(see e.g. Precession of the Equinox). Therefore, the 26,000 Tun figure is within about a half of one percent of being equal to one complete cycle of the Earth's axial precession as calculated by other astronomical means (we don't know which of the two is more accurate, but a ~0.56% variance between the two is not significant).

[Note that current calendars of civilization do not even take axial precession into consideration at all.]
(ibid, "A Savvy Ecocosmological Earth Calendar"). What is popularly called the "Mayan Long Count Calendar", which scientists call the "Mesoamerican Long Count Calendar", synchronizes with the Earth's axial precession.

We learn in elementary school that the four seasons, spring, summer, fall, and winter are caused by the Earth's axial tilt (Wikipedia, "Season").

Since the Earth is tilted to one side, as it orbits the Sun areas of the Earth get more or less directed sunlight, and therefore become colder or warmer depending on which side of the Sun we are on during the orbit.

Long term, the axial precession changes the orientation of the tilt, and therefore causes changes to the climate on a very long term basis, peaking each ~13,000 years, which is half of the full ~26,000 year cycle when the tilt orientation returns to the position it was some ~26,000 years previously (see short video below which depicts the phenomenon).

The gist of it is that at 13,000 years from now the winter will be in the months that summer months take up now, and in 26,000 years it will return to the winter months that are now winter months.

Since this is a very slow progression taking 13,000 years to reverse, then another 13,000 years to get back to square one, the climate system is in constant flux as a natural and normal characteristic.

But, the process takes long enough to allow biological and ecological systems (including high flexibility microbes) to slowly adjust (including those in the atmosphere).

Unfortunately the "anthropogenic forcings such as the changing composition of the atmosphere and land-use change" (see IPCC above, meaning damage done to the Global Climate System by current civilization using fossil fuels) has disorganized and damaged the natural slow process of change by injecting green house gases into one of the parts of the climate system: the atmosphere.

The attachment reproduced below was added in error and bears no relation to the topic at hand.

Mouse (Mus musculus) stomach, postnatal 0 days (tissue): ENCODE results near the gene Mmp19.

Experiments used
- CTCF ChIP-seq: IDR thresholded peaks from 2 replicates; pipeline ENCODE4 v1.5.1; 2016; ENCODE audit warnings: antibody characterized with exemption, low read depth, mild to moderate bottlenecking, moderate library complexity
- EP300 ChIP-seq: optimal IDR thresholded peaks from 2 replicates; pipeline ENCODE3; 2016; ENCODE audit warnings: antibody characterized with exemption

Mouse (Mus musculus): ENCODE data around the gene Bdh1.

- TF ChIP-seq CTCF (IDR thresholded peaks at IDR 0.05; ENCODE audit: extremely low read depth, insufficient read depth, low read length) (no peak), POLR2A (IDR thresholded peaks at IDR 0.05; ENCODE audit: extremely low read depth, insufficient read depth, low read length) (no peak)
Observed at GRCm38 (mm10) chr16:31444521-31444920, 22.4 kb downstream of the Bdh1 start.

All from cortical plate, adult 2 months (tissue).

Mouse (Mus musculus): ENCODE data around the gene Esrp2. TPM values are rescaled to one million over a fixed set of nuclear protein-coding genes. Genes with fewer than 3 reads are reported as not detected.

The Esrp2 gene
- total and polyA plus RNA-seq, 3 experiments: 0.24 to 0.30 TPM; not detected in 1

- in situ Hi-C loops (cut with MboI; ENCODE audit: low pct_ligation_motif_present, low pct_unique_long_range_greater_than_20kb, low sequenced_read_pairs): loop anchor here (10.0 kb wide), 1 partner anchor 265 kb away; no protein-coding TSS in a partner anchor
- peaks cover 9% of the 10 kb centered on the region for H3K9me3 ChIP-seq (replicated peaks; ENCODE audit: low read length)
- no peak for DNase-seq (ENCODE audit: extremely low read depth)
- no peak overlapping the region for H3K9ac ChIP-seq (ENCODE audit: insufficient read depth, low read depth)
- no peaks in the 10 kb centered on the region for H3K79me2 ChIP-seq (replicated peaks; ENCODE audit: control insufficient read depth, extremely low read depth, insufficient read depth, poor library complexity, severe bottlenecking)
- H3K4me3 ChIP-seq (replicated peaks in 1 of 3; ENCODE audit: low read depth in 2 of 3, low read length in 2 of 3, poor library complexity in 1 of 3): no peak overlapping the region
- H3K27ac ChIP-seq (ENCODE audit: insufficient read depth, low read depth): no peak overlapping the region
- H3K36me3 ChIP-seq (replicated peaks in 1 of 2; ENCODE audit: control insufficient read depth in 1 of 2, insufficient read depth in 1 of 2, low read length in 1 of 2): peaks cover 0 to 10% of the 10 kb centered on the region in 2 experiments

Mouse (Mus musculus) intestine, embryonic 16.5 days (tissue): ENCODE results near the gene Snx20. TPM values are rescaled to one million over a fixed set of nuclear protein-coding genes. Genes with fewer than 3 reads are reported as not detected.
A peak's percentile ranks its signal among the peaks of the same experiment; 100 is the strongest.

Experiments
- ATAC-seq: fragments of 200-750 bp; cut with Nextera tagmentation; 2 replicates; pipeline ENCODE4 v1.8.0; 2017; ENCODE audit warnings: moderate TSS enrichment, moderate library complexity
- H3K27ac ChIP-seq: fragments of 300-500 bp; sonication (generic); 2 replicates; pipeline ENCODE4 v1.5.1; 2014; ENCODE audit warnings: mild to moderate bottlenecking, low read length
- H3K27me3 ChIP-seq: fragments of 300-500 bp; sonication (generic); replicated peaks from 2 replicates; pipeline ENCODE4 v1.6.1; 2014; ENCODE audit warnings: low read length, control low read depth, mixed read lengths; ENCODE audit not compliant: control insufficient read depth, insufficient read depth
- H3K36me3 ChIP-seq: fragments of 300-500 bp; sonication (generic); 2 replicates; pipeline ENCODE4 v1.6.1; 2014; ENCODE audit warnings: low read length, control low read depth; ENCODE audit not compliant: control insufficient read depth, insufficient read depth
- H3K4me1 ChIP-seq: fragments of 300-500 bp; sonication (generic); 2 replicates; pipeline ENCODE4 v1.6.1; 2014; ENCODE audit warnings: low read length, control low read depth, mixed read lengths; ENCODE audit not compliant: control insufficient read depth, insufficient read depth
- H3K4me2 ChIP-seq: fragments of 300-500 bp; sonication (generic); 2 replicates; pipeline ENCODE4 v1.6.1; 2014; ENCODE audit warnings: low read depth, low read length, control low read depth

We can observe the reaction of the flora and fauna (as nomadic behavior) to this atmospheric damage we see happening today:
Vegetation around the world is on the move, and climate change is the culprit, according to a new analysis of global vegetation shifts led by a University of California, Berkeley, ecologist in collaboration with researchers from the U.S. Department of Agriculture Forest Service.

In a paper published June 7 in the journal Global Ecology and Biogeography, researchers present evidence that over the past century, vegetation has been gradually moving toward the poles and up mountain slopes, where temperatures are cooler, as well as toward the equator, where rainfall is greater.
(Ents & The Entities Become Nomadic). Perhaps you have guessed that this nomadic behavior also naturally takes place during the Earth's axial precession process, however, the human civilization induced version of climate-change-induced nomadic behavior (mentioned in the quote above) is not good (The Damage Cannot Be Undone? - 2).

Anyway, the segments of the Long Count Calendar could be useful even to a sane human civilization, because for example, the design of buildings, location of harbors, agricultural practices, and the like, would all have to change during the transition from one climate phase to another during the 13,000 year "reversal," followed by another 13,000 year return back to square one.

That is, taking the example of July as a summer month, 13,000 years later the climate system will have reached the apex and July will have become a winter month; then another 13,000 years later July will have returned back to being a summer month, completing the 26,000 year cycle.

Which could all easily be anticipated via the segments of the Long Count Calendar (e.g. "in the 14th Baktun, the weather in location 'x' begins to change from 'y' to 'z'").

The axial precession induced climate changes could have the effect of the U.S. and Australia swapping winter months for awhile, and vice versa, which is mentioned to show that even though change takes place slowly, it is significant change (but it is not catastrophic).